The controversial president of the Philippines, known as “The Punisher”, says he wished he could have settled in New Zealand, following his brief stopover in Auckland.
In an extraordinary interview with the Herald – his first and only in New Zealand – Rodrigo Duterte twice accidentally referred to the country as Australia, countered the long-held view former president Ferdinand Marcos was a dictator, and asked a reporter if she was married.
While leaving the Langham Hotel in the central city on his way to the airport for a flight home later in the evening, he stopped to take selfies with fans who had gathered and spoke to the Herald.
“I’d like to urge the Filipinos to be just like New Zealanders, well-behaved and following the law,” he said.
“How I wish I could have settled here.”
Duterte, who was in Auckland on his way home from Peru where he’d been attending the Asia Pacific Economic Cooperation summit, also expressed a desire to work more closely with New Zealand.
“I’d like to extend my warm wishes to all Filipinos and of course to all the Australians who are hosting us here.
‘Thank you Australia’
“Firstly, I’d like to thank the Australian government…sorry the New Zealand government and the people and the citizens for hosting us in manner that befits brother Asian.
“We have excellent relations between NZ, and of course Australia, and so we would like to maintain that bond in the coming years,” he said.
“We have a great friendship and we should nurture it.”
When asked by a reporter if he’d return to New Zealand, Duterte quipped; “pag niyaya mo ako [if you invite me] … are you married?”
In the short interview, he went on to counter the long-held view former president Ferdinand Marcos was a dictator and appeared to justify violence against the people.
“There was no deliberate really to kill, except for those who took arms to the Government and that would be the rebels within the military and of course the Communist party of the Philippines.”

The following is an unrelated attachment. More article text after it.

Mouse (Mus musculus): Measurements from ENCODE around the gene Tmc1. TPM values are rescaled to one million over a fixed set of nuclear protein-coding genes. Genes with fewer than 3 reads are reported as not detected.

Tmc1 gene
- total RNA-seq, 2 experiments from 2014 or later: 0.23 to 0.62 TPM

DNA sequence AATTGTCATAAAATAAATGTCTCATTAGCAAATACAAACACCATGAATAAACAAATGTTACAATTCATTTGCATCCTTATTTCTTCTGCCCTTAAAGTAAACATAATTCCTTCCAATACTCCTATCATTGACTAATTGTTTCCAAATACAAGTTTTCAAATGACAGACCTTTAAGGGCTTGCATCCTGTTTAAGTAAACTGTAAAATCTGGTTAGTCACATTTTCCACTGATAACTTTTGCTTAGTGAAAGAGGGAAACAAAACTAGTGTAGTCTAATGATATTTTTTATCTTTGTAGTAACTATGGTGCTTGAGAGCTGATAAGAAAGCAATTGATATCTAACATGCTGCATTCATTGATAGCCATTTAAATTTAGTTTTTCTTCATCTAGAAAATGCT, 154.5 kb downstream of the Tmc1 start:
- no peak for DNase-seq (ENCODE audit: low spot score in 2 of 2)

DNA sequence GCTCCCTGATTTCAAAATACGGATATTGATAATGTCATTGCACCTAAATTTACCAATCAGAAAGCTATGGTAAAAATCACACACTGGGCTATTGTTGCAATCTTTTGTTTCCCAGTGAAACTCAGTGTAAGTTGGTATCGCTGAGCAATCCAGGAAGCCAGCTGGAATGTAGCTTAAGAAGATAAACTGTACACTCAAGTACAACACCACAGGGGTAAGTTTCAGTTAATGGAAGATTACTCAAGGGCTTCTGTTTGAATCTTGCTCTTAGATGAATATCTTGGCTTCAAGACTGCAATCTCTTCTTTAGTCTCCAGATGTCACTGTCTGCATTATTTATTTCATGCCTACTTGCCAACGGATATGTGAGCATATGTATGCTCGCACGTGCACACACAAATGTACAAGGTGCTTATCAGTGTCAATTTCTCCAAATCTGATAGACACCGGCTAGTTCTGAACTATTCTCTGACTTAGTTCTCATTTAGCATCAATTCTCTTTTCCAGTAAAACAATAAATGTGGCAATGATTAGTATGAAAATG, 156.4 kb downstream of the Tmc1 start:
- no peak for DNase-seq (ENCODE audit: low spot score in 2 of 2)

Duterte this month has copped criticism for allowing the former dictator to be buried in the Heroes’ Cemetery – a place normally reserved for military personnel, former presidents and national heroes.
Marcos ‘hero’ burial ‘just’
The current president said it wasn’t for him to decide whether Marcos was a hero or a dictator – but said his burial was just.
“You know it’s the law, the law says you are entitled to be buried in the Cemetery of Heroes, if you are a soldier and, more than that, if you are a former president.”
Marcos was president from 1965 to 1986, and ruled as a dictator under martial law from 1972 until 1981.
In 1986, Marcos was eventually overthrown by the people’s revolution, that saw millions take to the streets, and oust him in favour of Corazon Aquino.
He was criticised and accused by many Filipinos and members of the international community for a number of human rights abuses, including torturing, abducting and killing thousands of his opponents.
However, the Marcos family has in the years since been a part of the Filipino political scene and supported Duterte’s bid for the presidency.
Duterte, who took office on June 30, promised to wage his own war – this one against drugs in his country.
His promise to kill more than 100,000 drug users and fill Manila Bay with their bodies, and his urging citizens and police to conduct extrajudicial killings, has earned him the nickname of “The Punisher”.
The bodies of dealers and addicts have since been turning up in cities across the Philippines.
Police statistics show a surge in the number of drug suspects shot dead by security forces, but vigilantes appear to have killed significantly more.
Nevertheless, when questioned by the Herald, Duterte remained staunch in the face of international criticism and reiterated his commitment to “neutralise” all drug-lords in his country.
“It will not stop until the last drug pusher is out of the streets and the last drug lord neutralised … it will remain to be a war and I am committed to it.”
New Zealand Herald reporter Corazon Miller is a journalist graduate of Auckland University of Technology and a fluent speaker of Tagalog. This article was originally published by The New Zealand Herald and is republished on Asia Pacific Report with permission.